|Gold, Frankincense and Byrrh: Stare into the drink and you can see the flakes of |
gold from the Goldschläger
At the end of last month a bunch of us gathered at the newly opened Shaker & Co (formerly the pleasantly oriental Positively 4th Street and the scene of the New Sheridan Club’s 2008 “Mad Dogs and Englishmen” party) for an experimental seminar courtesy of the London Cocktail Society and Master of Malt, to have a look at the latter’s new range of “single varietal” bitters. I’ve talked a bit about them before, along with some experiments I have conducted using individual bitters in cocktails, but the object of the exercise on this occasion was to have a competition to blend them to make a definitive LCS bitters, which Master of Malt would then undertake to market.
The full range was there and the samples had helpfully been categorised into those you could safely use a lot of and the scary ones—such as very bitter infusions of wormwood or gentian, or the volcanically hot naga chilli—that you were warned to go easy on in your mix. I formed a team with Jenny from Sip or Mix: calling ourselves the Artemisians we decided to make an absinthe-influenced bitters which had 5 parts fennel, 4 parts liquorice, 4 parts coriander, 4 parts cardamom, 5 parts curaçao and one part each of black pepper, frankincense, angelica and, or course, wormwood. The aniseedy liquorice and fennel were actually balanced by the pretty strong citrus influence of the curaçao, and the bitterness of the wormwood offset by the sweetness of the curaçao and the liquorice. But it’s odd working on a bitters neat, given that it is something that will actually be used in minuscule doses in a cocktail. Should it even taste nice on its own? Peychaud’s certainly doesn’t! Perhaps it would be best to test it by putting a few drops in a glass of water…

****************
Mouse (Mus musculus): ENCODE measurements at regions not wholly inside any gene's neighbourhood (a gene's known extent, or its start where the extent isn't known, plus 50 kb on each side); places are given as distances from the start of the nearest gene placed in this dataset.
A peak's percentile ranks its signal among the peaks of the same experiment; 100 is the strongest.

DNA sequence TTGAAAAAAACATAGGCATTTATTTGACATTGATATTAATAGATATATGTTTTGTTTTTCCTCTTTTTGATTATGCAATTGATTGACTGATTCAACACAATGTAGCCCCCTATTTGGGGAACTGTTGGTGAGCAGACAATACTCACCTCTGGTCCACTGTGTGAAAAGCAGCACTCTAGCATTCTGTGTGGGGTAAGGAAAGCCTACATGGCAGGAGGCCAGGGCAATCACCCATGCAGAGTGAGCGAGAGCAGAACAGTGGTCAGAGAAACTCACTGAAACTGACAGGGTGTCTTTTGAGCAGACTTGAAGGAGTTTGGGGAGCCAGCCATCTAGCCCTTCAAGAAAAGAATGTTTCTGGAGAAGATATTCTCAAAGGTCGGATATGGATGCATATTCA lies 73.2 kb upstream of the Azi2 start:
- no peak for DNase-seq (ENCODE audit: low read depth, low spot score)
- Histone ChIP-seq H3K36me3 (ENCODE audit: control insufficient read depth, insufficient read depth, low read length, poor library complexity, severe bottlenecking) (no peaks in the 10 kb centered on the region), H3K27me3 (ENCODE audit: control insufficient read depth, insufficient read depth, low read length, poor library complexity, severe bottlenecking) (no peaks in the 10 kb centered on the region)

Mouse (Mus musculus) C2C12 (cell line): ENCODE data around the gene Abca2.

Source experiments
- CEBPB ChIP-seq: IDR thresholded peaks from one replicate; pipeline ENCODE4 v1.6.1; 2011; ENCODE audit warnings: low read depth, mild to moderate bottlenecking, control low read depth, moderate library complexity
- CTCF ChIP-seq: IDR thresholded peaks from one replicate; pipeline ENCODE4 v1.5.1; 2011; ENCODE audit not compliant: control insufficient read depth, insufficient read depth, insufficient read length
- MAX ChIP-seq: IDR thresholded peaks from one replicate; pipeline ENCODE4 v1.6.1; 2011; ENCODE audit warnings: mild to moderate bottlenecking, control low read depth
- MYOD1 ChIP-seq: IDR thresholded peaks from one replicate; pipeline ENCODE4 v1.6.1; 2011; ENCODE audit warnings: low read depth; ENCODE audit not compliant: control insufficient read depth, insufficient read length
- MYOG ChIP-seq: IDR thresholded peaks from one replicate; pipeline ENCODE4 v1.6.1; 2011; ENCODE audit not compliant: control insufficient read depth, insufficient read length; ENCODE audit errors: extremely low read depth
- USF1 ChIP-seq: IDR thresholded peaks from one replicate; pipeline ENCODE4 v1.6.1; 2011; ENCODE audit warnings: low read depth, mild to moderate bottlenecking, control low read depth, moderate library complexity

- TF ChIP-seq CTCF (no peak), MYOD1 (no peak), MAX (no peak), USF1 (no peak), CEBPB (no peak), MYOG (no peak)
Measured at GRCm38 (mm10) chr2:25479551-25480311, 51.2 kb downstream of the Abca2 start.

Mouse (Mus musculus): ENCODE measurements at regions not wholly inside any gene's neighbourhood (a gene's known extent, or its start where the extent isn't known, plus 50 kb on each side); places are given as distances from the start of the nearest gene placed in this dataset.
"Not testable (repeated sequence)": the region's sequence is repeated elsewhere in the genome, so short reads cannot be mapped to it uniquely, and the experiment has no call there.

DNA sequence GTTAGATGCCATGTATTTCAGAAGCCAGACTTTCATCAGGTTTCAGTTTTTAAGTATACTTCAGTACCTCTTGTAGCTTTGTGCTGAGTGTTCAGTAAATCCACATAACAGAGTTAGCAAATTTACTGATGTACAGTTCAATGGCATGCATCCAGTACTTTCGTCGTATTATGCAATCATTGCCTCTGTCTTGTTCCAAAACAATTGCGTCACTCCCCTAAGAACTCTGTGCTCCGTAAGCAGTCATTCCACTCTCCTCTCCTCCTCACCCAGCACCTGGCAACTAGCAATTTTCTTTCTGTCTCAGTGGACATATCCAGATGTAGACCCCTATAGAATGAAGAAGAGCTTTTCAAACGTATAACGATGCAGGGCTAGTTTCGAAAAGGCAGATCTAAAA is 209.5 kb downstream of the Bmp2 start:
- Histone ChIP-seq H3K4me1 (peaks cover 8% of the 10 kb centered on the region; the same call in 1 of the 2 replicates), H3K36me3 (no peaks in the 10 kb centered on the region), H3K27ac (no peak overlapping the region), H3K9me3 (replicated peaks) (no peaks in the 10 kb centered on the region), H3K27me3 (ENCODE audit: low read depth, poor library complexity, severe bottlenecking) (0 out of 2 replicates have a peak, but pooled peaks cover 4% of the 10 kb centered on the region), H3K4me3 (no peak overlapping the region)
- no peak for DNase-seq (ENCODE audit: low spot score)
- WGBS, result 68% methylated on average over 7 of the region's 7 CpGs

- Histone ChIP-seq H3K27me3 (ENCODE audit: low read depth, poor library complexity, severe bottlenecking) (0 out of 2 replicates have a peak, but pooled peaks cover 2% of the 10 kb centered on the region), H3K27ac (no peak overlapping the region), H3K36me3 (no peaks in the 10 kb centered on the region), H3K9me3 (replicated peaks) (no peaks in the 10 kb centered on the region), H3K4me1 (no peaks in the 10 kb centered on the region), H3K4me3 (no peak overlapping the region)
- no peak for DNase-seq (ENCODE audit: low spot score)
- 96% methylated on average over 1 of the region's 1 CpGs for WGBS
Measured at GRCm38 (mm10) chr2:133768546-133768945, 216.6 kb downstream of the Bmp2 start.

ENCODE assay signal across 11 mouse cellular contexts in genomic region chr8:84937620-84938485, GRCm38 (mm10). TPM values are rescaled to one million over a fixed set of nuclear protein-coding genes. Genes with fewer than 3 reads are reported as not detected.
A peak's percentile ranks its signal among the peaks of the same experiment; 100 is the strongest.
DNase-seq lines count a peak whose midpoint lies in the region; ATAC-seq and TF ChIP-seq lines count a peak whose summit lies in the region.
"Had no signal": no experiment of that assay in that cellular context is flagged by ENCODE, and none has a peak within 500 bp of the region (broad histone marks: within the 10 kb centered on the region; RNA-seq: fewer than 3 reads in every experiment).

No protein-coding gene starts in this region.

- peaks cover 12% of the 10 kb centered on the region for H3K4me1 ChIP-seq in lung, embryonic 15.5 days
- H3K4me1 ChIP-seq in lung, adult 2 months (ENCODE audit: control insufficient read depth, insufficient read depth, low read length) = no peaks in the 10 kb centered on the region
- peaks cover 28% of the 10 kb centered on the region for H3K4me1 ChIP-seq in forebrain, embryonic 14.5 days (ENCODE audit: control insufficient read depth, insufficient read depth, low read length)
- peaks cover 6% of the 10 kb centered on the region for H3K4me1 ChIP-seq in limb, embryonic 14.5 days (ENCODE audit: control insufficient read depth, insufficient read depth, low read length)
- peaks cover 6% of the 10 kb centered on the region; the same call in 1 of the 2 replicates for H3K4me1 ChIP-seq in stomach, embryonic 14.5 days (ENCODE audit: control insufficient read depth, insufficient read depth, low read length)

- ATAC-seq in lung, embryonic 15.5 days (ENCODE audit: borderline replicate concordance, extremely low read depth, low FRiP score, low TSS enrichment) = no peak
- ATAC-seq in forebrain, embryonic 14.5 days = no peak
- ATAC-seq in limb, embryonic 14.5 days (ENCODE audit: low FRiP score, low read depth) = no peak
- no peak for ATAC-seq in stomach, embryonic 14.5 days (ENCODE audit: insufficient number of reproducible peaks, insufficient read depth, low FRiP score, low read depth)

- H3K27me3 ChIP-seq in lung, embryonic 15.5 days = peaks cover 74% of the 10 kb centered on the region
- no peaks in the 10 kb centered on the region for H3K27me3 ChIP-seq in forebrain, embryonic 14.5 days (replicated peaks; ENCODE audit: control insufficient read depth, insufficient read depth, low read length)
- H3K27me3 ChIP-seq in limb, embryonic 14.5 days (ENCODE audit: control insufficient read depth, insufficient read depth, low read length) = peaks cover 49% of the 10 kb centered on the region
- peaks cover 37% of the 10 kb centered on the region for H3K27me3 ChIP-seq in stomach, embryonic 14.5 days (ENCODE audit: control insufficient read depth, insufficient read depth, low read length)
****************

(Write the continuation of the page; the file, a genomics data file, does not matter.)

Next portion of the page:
Needless to say we didn’t win. I haven’t tried the winning formula, as it is presumably now an industrial secret in the Master of Malt labs, but it should be available for the MoM website soon. But it certainly gets you thinking about how some of the single varietals could be, erm, “leveraged” in cocktail making. Such as the coffee, chocolate or kola bitters, for example.
I’ve been doing some more tinkering with the Frankincense Bitters, not least because it is seasonal. Frankincense is not something that most of us are used to working with (though it is a key ingredient in Sacred gin). Made from the sap of the Boswellia sacra tree it is a fragrant resin that is burned for its aroma and smells a bit like cinnamon and a bit like hot solder (which has resin in it), a mysterious, almost dangerously aromatic smell, which was why I used a bit of the bitters in our Opium Dream cocktail for the 1920s Shanghai event at the Candlelight Club. My friend Fr. Michael Silver, a high-church priest by trade, sampled one of these cocktails and immediately picked up on the frankincense note, and I guess he would know!
2 shots gin
2 shots mandarin, clementine or orange & mandarin juice
½ shot poppy liqueur
¼ shot lime juice
1 splash of bleue/blanche absinthe (we used La Clandestine)
5 drops Frankincense bitters
Shake and strain into a Martini or coupe glass. The poppy liqueur I used was from the Briottet range. Obviously I mainly used it because it existed and seemed appropriate, though it has a very confectionary, floral taste, a bit like rose or violet creams. It reminded me of grenadine, so this cocktail is really a Monkey Gland with Liqueur de Coquelicot de Nemours instead of grenadine, plus the frankincense. The mandarin juice was originally just there as a joke because it fitted the Chinese theme, but being sharper than orange juice it balances the sweetness of the liqueur. They sell cartons of clementine juice in Tesco now, I see.
|The Gold, Frankincense and Byrrh cocktail|
Gold, Frankincense and Byrrh
1 shot Byrrh
½ shot Goldschläger
5 drops frankincense bitters
Champagne or sparkling wine to top
Either shake the first three ingredients with ice or simply add them to a Champagne flute or coupe and top with chilled Champagne or sparkling wine. It has a distinct gingeriness from the Goldschläger plus aromatic and bitter notes from the Byrrh and that resinous mystery from the bitters. Like a very refined and holy mulled wine. Which isn’t mulled. But is quite seasonal.